Noa Gavin, The Fearless Bitch
Caitlin Moran, the author of How To Be A Woman, once said, “When a woman says, “I have nothing to wear!”, what she really means is, ‘There’s nothing here for who I’m supposed to be today.”
Oh God do I feel that deep down in my soul. I change my identity every single day, because what I wear, how I do my hair–it changes who I think I am for that day. Sometimes I curl my hair and I’m so ladylike. Sometimes I pin it back so it looks like I shaved half my head. Sometimes I wear purple extensions. It seems silly, but I feel like two different people based on whether I’m wearing heels or my knee-high combat boots.
For a while, I struggled with this constantly changing view of who I am. Identity, to a lot of people, means that you’re one thing all the time and that’s it. If you have different ‘identities’, you’re being disingenuous and are, to the extreme, a liar. A Mata Hari.
Welp, fuck that shit right up the spine.
There are so many facets that make up an identity. People can be mothers and bass-playing hardasses (I know one). People can be tie-wearing ninjas (I married one). People can be artistic and creative and sensitive and still know more than their fair share about Motley Crue (I am one).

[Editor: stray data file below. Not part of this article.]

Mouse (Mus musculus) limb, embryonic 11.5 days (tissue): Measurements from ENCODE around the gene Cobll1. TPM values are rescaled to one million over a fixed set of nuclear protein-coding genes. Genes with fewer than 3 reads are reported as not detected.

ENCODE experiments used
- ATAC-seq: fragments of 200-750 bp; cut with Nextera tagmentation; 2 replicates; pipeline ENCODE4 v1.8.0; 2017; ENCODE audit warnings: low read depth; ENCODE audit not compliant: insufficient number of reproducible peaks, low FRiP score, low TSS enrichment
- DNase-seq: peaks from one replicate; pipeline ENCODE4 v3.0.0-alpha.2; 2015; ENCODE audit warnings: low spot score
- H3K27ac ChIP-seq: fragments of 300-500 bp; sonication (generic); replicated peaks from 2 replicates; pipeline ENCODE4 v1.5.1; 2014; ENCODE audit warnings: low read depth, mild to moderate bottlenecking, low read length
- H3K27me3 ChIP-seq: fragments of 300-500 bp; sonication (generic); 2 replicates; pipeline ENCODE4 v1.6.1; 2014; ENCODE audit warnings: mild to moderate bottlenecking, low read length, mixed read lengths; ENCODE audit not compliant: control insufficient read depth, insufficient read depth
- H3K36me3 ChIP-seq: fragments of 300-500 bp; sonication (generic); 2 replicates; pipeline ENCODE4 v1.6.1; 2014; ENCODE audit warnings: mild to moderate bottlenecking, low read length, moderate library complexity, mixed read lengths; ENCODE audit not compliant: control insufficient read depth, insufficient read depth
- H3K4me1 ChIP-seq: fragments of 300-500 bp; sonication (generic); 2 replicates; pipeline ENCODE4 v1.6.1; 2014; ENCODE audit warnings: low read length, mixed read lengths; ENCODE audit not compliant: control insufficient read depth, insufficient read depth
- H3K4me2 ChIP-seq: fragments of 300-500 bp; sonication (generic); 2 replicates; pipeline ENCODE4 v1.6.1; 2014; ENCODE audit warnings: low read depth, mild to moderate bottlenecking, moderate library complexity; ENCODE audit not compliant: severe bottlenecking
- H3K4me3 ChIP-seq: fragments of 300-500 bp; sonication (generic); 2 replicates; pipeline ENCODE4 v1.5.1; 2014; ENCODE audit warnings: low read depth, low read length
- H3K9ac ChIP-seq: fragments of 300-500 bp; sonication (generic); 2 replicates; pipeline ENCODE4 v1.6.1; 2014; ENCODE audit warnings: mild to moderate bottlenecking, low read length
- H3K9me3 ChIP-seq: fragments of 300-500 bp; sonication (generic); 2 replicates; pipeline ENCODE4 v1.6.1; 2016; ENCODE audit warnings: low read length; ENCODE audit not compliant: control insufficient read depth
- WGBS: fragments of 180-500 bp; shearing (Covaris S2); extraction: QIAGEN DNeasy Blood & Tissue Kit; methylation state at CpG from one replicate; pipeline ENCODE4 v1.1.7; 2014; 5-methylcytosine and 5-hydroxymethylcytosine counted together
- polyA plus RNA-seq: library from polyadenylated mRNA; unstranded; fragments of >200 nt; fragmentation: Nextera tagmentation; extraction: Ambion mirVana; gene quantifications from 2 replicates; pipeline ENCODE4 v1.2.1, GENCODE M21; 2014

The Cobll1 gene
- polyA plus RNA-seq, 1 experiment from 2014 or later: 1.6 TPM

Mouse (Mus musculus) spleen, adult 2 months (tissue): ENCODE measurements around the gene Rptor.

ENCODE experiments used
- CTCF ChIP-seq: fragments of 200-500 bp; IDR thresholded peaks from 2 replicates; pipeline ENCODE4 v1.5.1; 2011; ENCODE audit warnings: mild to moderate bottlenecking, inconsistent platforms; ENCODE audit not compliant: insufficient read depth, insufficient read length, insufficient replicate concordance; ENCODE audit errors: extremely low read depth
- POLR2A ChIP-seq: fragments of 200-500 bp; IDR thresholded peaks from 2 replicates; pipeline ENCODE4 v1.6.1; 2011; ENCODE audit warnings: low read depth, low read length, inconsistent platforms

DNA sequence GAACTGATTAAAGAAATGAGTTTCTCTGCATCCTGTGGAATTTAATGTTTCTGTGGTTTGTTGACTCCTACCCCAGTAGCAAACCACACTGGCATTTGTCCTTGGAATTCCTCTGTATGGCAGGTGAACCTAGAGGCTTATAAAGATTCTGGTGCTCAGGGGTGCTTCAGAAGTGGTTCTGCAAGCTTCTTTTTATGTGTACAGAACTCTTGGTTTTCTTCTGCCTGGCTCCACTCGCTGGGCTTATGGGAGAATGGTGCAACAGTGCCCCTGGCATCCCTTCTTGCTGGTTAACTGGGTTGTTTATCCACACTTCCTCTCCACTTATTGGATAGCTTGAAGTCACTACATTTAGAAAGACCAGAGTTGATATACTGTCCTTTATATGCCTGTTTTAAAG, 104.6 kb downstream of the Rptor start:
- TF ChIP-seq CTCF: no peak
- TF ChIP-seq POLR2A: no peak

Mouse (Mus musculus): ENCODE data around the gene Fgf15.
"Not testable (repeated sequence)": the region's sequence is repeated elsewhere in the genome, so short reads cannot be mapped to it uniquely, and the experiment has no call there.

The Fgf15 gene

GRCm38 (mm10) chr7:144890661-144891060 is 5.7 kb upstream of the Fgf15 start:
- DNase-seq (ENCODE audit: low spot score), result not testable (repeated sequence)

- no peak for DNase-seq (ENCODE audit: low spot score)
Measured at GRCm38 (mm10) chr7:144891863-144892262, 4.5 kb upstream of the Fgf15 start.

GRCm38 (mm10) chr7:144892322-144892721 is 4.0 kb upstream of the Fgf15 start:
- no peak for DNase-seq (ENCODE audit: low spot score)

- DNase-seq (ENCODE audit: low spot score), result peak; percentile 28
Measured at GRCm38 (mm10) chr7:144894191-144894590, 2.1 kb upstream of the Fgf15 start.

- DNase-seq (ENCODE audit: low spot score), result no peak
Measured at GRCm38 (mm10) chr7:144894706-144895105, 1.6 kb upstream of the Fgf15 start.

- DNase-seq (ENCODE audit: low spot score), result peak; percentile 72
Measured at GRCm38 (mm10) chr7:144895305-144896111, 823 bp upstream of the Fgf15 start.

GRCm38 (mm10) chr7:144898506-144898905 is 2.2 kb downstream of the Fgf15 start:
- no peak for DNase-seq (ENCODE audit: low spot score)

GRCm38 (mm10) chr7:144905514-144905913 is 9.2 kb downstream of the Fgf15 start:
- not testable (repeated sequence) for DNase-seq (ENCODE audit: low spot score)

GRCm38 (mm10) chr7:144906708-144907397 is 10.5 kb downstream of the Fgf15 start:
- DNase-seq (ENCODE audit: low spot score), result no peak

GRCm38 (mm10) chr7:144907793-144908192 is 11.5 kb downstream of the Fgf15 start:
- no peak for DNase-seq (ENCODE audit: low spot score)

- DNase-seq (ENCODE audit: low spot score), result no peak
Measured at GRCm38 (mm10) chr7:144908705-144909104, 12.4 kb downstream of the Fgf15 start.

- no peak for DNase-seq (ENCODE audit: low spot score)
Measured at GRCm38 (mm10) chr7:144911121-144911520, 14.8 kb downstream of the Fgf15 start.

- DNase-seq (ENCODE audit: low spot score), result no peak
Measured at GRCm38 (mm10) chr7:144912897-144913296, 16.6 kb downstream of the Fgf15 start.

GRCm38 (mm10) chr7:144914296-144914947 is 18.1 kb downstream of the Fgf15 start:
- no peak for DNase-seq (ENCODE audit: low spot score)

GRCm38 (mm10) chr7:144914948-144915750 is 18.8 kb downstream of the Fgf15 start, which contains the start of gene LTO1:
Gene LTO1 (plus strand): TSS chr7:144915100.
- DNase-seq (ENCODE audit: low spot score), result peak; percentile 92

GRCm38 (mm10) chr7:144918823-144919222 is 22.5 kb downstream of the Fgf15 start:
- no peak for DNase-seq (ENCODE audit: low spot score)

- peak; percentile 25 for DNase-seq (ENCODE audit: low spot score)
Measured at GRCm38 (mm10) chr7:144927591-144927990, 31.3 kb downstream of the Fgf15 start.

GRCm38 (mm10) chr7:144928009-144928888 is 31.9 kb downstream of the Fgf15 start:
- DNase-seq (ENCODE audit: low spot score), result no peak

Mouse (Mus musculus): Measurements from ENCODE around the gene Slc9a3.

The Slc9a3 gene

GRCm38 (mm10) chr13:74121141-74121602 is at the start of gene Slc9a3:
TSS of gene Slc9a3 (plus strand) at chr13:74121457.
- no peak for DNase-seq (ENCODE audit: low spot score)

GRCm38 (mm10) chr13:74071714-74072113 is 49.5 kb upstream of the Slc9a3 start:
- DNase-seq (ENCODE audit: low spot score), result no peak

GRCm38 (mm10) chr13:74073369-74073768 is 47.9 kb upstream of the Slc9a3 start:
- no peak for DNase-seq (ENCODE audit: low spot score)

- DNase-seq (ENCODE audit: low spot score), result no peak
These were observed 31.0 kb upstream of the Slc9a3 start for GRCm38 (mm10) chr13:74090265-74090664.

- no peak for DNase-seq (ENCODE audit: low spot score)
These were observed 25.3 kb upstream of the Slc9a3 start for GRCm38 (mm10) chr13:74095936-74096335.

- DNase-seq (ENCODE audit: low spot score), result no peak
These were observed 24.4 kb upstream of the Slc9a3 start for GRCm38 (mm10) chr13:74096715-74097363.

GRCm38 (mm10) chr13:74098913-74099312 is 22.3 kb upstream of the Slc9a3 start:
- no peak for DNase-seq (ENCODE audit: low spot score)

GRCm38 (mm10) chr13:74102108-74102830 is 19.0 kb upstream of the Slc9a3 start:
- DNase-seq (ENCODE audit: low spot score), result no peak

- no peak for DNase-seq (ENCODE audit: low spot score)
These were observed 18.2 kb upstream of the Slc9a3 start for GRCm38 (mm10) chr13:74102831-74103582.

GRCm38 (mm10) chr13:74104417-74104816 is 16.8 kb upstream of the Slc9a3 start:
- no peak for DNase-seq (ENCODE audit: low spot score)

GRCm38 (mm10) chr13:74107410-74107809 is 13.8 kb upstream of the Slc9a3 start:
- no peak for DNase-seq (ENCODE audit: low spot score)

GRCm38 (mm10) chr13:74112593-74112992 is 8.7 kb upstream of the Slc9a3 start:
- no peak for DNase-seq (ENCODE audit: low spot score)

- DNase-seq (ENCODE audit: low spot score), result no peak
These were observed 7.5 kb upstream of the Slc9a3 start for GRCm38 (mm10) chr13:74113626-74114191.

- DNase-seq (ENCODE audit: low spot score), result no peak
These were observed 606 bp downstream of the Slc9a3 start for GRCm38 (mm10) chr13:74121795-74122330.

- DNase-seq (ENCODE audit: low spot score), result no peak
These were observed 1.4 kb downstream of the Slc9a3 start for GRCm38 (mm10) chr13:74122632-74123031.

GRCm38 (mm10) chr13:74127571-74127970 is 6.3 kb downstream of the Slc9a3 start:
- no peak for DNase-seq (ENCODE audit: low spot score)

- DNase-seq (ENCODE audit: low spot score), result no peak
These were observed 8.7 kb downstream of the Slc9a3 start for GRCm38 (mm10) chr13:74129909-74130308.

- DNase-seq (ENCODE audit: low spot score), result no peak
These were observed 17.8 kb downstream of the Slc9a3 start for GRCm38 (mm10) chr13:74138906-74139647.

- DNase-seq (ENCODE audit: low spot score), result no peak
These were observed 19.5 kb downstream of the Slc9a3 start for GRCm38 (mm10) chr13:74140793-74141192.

Being you may feel different every day. You’re not always gonna feel the exact same way all the time, because that’s boring and also, not at all how anyone feels.
Don’t be afraid to be new, as long as it feels true to you.
Abby Heugel, The Funny Bitch
I ended this month’s “Identity” post by saying that “among other things, I am a writer, a daughter and a loyal friend. I’m funny and grateful for humor, but introspective and complex as well. I’m someone who struggles, but I’m doing the best that I can and am unapologetically myself. I am not my circumstances, but rather a survivor. I am a constant work in progress.”
Writing that post wasn’t easy, mostly because I’m still struggling with this issue on a day-to-day basis and I worry that my identity—both internally and externally—has
become something that I don’t even recognize anymore. I am all those things mentioned above, but I’m also someone who has a hard time accepting where I am right now.
I don’t love my job and get frustrated with the fact I can’t get paid to write humor or something I feel passionate about. I get frustrated with my health because it often feels so out of my control. I worry that my insecurities—those I often try to keep to myself—are projecting out to the world and putting off those that I meet.
In other words, I’m not happy with my identity. And the fact that I’m the only one in control of it—the only one that can change that—can feel just scary as hell.
But this month I was forced to take a look once again at how I see myself, and as one person commented on that post, “The external is what we manifest and what we manifest is a direct reflection of what we believe about ourselves.”
That stuck with me.